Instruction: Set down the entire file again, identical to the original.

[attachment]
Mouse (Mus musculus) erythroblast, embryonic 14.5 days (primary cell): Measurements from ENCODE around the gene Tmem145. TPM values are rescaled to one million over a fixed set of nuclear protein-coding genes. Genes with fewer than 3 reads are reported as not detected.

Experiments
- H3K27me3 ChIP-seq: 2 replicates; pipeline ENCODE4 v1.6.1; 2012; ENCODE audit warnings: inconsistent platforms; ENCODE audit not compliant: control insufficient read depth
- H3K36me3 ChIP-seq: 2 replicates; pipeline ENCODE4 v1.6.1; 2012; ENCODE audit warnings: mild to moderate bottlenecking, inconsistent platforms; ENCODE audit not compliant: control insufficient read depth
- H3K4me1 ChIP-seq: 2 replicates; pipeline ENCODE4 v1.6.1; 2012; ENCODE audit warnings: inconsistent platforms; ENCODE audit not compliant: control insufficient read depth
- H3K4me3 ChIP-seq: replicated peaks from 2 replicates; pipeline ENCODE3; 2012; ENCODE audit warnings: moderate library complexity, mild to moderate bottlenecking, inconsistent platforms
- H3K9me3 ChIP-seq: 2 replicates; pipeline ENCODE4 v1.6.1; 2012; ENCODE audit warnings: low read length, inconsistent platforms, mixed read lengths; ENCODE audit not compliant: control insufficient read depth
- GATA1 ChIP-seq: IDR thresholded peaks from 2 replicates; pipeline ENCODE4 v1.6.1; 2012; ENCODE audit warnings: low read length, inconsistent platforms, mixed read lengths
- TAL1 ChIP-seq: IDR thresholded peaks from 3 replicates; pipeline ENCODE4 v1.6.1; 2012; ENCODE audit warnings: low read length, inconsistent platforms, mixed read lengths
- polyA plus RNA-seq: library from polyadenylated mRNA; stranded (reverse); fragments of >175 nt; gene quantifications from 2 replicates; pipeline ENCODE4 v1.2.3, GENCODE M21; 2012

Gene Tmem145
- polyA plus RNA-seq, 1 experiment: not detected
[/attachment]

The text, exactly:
Mouse (Mus musculus) erythroblast, embryonic 14.5 days (primary cell): Measurements from ENCODE around the gene Tmem145. TPM values are rescaled to one million over a fixed set of nuclear protein-coding genes. Genes with fewer than 3 reads are reported as not detected.

Experiments
- H3K27me3 ChIP-seq: 2 replicates; pipeline ENCODE4 v1.6.1; 2012; ENCODE audit warnings: inconsistent platforms; ENCODE audit not compliant: control insufficient read depth
- H3K36me3 ChIP-seq: 2 replicates; pipeline ENCODE4 v1.6.1; 2012; ENCODE audit warnings: mild to moderate bottlenecking, inconsistent platforms; ENCODE audit not compliant: control insufficient read depth
- H3K4me1 ChIP-seq: 2 replicates; pipeline ENCODE4 v1.6.1; 2012; ENCODE audit warnings: inconsistent platforms; ENCODE audit not compliant: control insufficient read depth
- H3K4me3 ChIP-seq: replicated peaks from 2 replicates; pipeline ENCODE3; 2012; ENCODE audit warnings: moderate library complexity, mild to moderate bottlenecking, inconsistent platforms
- H3K9me3 ChIP-seq: 2 replicates; pipeline ENCODE4 v1.6.1; 2012; ENCODE audit warnings: low read length, inconsistent platforms, mixed read lengths; ENCODE audit not compliant: control insufficient read depth
- GATA1 ChIP-seq: IDR thresholded peaks from 2 replicates; pipeline ENCODE4 v1.6.1; 2012; ENCODE audit warnings: low read length, inconsistent platforms, mixed read lengths
- TAL1 ChIP-seq: IDR thresholded peaks from 3 replicates; pipeline ENCODE4 v1.6.1; 2012; ENCODE audit warnings: low read length, inconsistent platforms, mixed read lengths
- polyA plus RNA-seq: library from polyadenylated mRNA; stranded (reverse); fragments of >175 nt; gene quantifications from 2 replicates; pipeline ENCODE4 v1.2.3, GENCODE M21; 2012

Gene Tmem145
- polyA plus RNA-seq, 1 experiment: not detected